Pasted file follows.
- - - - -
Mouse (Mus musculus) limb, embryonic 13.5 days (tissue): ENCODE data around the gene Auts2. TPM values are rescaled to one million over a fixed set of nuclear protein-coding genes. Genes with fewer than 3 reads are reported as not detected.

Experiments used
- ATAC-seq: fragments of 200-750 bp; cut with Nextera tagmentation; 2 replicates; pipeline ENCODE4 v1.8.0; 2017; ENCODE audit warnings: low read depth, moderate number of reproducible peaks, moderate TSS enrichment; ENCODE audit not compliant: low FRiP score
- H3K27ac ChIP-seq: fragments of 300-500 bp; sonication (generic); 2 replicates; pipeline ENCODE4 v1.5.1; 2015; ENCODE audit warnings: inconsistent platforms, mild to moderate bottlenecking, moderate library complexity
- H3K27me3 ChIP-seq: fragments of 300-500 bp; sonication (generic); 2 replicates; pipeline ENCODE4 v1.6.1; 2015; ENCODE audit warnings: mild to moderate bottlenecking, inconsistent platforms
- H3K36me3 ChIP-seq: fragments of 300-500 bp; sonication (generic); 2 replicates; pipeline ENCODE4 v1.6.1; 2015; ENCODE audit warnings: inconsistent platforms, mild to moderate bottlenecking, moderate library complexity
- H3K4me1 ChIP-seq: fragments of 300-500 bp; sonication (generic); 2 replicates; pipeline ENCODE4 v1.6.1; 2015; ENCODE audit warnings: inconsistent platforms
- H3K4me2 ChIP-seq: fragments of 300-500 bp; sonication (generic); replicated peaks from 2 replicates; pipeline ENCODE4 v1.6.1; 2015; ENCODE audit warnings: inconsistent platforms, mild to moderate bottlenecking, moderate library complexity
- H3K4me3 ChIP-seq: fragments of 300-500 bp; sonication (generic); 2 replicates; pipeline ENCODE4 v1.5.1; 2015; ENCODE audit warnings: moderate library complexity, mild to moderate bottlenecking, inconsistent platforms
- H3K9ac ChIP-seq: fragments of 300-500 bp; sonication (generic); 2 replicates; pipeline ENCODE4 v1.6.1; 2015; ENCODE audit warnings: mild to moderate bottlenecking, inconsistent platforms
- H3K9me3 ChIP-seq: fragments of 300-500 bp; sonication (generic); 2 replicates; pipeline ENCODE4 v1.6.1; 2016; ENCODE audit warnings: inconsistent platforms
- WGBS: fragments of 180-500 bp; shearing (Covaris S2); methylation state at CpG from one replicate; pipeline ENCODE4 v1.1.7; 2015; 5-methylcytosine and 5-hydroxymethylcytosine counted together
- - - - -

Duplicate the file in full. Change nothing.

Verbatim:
Mouse (Mus musculus) limb, embryonic 13.5 days (tissue): ENCODE data around the gene Auts2. TPM values are rescaled to one million over a fixed set of nuclear protein-coding genes. Genes with fewer than 3 reads are reported as not detected.

Experiments used
- ATAC-seq: fragments of 200-750 bp; cut with Nextera tagmentation; 2 replicates; pipeline ENCODE4 v1.8.0; 2017; ENCODE audit warnings: low read depth, moderate number of reproducible peaks, moderate TSS enrichment; ENCODE audit not compliant: low FRiP score
- H3K27ac ChIP-seq: fragments of 300-500 bp; sonication (generic); 2 replicates; pipeline ENCODE4 v1.5.1; 2015; ENCODE audit warnings: inconsistent platforms, mild to moderate bottlenecking, moderate library complexity
- H3K27me3 ChIP-seq: fragments of 300-500 bp; sonication (generic); 2 replicates; pipeline ENCODE4 v1.6.1; 2015; ENCODE audit warnings: mild to moderate bottlenecking, inconsistent platforms
- H3K36me3 ChIP-seq: fragments of 300-500 bp; sonication (generic); 2 replicates; pipeline ENCODE4 v1.6.1; 2015; ENCODE audit warnings: inconsistent platforms, mild to moderate bottlenecking, moderate library complexity
- H3K4me1 ChIP-seq: fragments of 300-500 bp; sonication (generic); 2 replicates; pipeline ENCODE4 v1.6.1; 2015; ENCODE audit warnings: inconsistent platforms
- H3K4me2 ChIP-seq: fragments of 300-500 bp; sonication (generic); replicated peaks from 2 replicates; pipeline ENCODE4 v1.6.1; 2015; ENCODE audit warnings: inconsistent platforms, mild to moderate bottlenecking, moderate library complexity
- H3K4me3 ChIP-seq: fragments of 300-500 bp; sonication (generic); 2 replicates; pipeline ENCODE4 v1.5.1; 2015; ENCODE audit warnings: moderate library complexity, mild to moderate bottlenecking, inconsistent platforms
- H3K9ac ChIP-seq: fragments of 300-500 bp; sonication (generic); 2 replicates; pipeline ENCODE4 v1.6.1; 2015; ENCODE audit warnings: mild to moderate bottlenecking, inconsistent platforms
- H3K9me3 ChIP-seq: fragments of 300-500 bp; sonication (generic); 2 replicates; pipeline ENCODE4 v1.6.1; 2016; ENCODE audit warnings: inconsistent platforms
- WGBS: fragments of 180-500 bp; shearing (Covaris S2); methylation state at CpG from one replicate; pipeline ENCODE4 v1.1.7; 2015; 5-methylcytosine and 5-hydroxymethylcytosine counted together